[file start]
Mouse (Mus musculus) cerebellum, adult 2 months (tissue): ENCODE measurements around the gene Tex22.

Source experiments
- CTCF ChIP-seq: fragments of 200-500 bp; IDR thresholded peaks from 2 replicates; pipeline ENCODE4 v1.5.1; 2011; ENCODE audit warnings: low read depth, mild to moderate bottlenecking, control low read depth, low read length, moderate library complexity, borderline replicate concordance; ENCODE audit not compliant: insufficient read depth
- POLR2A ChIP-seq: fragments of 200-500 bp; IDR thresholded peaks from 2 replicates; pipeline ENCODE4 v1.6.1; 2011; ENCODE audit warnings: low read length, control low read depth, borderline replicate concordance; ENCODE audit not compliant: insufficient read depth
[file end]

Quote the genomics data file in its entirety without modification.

Mouse (Mus musculus) cerebellum, adult 2 months (tissue): ENCODE measurements around the gene Tex22.

Source experiments
- CTCF ChIP-seq: fragments of 200-500 bp; IDR thresholded peaks from 2 replicates; pipeline ENCODE4 v1.5.1; 2011; ENCODE audit warnings: low read depth, mild to moderate bottlenecking, control low read depth, low read length, moderate library complexity, borderline replicate concordance; ENCODE audit not compliant: insufficient read depth
- POLR2A ChIP-seq: fragments of 200-500 bp; IDR thresholded peaks from 2 replicates; pipeline ENCODE4 v1.6.1; 2011; ENCODE audit warnings: low read length, control low read depth, borderline replicate concordance; ENCODE audit not compliant: insufficient read depth